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W3172 TO REV. THOMAS BAKER from his daughter-in-law Maria [Mudge] Baker
Apr 2 1878
To: Rev. Thomas Baker, 3 Bold Street, Hamilton, Ontario
From: [Burwell Street], Paris, Ontario

Dear Father,

I received your letter containing fifty dollars for which I am very thankfull1 for but the rest of your letter causes me much trouble [.] Hattie has been up to my mothers a short time my mother lay sick and as I could not go myself and her children all maried and gone no one but a little grand son to stop with her of her own [.] Hattie took her sewing with her she did not go to work but to be company for and help wait on mother I cannot see who could object to that

[A]s for lottie she has been kept regular to school with the exceptions of a few days only when she was home two weeks sick so bad that I had to have the doctor several times [.] She took a heavy cold I had to have the dentist come to the house and take out a tooth and before she was well enough I sent her too scholl again she has never mifsed an examination I am certain she was promoted last sumer hollow days none of the rest was promoted then but her and they are only sent in once a year for promotion

[Y]ou did not say who informed you I supose it must be John or Alice2 as they are boath bitter enimys of mine and will do all they can against me I do not care what they say to those that know me but it grives me when they talk to strangers but god is my judge and I know it wont be long at the longest untill I go to meet my god and the parents of those poor children that I trust is in heaven my conscience is clear god knows I have tried hard he knows my weekness he knows what greifs opress me but I have tried hard to do my duty and to make their home comfortable there was nothing that gave me more pleasure than to have all the children home and happy

[D]o you remember what poor Alfred told you not six weeks before he died of what trouble John and Alice had caused him and they still keep it up should you live you will know it all and know who is in the fault and who is not [.] [A]fter I received your letter today I sent for mrs. hart to come over to see if she would take Hattie she said she would see and let me know I think she will be glad to have her for she is a good girl and every body likes her that knows her I do not know what I shall do without her but if it is your wish she must go and I must do the best I can [.] Hattie does not wish to go but she say but she is willing to comply with your wishes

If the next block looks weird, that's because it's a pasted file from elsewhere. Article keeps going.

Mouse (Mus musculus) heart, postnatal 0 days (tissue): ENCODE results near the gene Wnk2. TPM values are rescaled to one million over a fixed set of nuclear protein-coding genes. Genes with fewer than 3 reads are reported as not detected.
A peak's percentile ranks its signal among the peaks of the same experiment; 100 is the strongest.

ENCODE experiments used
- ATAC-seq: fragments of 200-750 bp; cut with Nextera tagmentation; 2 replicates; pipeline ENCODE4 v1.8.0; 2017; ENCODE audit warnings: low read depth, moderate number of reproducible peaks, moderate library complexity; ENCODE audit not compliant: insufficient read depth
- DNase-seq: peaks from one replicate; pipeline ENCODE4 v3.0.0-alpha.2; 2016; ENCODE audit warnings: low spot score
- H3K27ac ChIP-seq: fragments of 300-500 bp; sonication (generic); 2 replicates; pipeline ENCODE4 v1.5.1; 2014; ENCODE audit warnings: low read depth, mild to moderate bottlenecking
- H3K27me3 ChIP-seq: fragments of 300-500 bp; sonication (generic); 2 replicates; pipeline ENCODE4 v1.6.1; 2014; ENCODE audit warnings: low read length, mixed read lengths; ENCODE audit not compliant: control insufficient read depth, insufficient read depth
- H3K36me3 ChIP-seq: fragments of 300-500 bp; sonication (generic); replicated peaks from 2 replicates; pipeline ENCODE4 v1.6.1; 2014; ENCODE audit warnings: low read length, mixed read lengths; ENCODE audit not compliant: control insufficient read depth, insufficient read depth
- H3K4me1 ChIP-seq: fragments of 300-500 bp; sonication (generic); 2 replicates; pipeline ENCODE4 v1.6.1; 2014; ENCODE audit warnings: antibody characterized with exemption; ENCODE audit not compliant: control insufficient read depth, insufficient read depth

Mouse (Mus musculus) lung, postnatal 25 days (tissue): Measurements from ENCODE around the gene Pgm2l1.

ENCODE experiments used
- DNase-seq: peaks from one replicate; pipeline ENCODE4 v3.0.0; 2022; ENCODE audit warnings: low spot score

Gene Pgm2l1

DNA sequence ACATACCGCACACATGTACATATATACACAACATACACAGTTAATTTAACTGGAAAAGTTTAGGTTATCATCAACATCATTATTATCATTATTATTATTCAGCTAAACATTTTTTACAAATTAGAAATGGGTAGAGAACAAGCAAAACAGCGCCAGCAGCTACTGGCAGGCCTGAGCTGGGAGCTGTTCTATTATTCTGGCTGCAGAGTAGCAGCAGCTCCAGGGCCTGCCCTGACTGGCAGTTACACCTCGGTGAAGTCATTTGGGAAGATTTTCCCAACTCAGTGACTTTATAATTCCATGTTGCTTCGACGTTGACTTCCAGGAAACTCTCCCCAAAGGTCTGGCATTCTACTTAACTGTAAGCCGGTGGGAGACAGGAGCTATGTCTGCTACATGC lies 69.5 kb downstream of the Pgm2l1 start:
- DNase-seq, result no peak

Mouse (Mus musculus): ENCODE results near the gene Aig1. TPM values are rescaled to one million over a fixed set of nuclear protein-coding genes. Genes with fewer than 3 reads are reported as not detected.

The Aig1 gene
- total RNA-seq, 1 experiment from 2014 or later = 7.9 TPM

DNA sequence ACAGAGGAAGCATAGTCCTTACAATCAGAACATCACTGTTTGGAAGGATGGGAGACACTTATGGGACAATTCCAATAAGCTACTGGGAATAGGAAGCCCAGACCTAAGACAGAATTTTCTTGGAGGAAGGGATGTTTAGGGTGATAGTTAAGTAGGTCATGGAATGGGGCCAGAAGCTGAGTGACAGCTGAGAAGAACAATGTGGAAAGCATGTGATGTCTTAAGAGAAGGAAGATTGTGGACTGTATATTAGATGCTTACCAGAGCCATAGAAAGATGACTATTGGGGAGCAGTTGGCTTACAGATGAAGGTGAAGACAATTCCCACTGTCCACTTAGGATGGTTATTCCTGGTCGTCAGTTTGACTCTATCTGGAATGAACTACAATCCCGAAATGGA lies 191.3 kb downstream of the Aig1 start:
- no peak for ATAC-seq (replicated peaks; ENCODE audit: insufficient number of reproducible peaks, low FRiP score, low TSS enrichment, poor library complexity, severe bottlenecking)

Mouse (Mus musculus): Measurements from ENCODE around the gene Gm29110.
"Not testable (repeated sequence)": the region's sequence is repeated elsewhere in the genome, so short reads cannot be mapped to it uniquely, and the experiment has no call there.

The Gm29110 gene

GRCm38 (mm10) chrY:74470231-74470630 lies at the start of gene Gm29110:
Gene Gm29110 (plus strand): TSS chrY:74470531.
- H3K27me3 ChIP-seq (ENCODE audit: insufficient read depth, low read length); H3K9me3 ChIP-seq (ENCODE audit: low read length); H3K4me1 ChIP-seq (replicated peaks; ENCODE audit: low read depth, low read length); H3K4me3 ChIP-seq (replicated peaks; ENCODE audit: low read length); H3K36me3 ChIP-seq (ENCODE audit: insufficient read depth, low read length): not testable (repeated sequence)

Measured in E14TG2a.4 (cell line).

I can ashure you Alice is not so much interested about the children as she makes out she does nothing for them only makes trouble makeing them belive they ought to have every thing they want that the money you send should bye every thing [.] [S]he may talk about an education what is hers she had her mother with her the early part of her life she had a good edication I have [heard] she has been to school and lived with educated people and I can assure you she cannot go in as good society as either minie [Minnie] or Hattie she cannot make the first thing nothing she wears only her stocking she cannot sew as good as lottie and should mr. Harbin tire of her she must then go as a common servent she can get a liveing no other way [.] I have william home some time he had inflamtion in his eyes, he had to have one of his eyes burnt three times a painfull operation but he is going to school again

Hattie has comenced to write to you she will send it morow I would send you lottie ['s] reports so you could see for yourself but they are over to mrs. Harts but I will send them to you as soon as I can get them

I hope you will remember us in your prays for time and eternity

I am ever your thankfull daughter in Law

Maria [Mudge] Baker

1 The original letter contains spelling and grammatical errors which have been preserved during transcription. Any changes to punctuation are indicated by [ ]. For ease of reading, we have provided some paragraph breaks and removed the usual [sic] indications for errors.

2 Here Maria probably means the information about Hattie staying with Mrs. Mudge and Lottie being home from school. She could, however, also be referring to the rumours regarding her moral behaviour that reached Rev. Baker through John P. Baker. Henry Hart had also heard the rumours but was reluctant to confirm their content (W3155, W3156).

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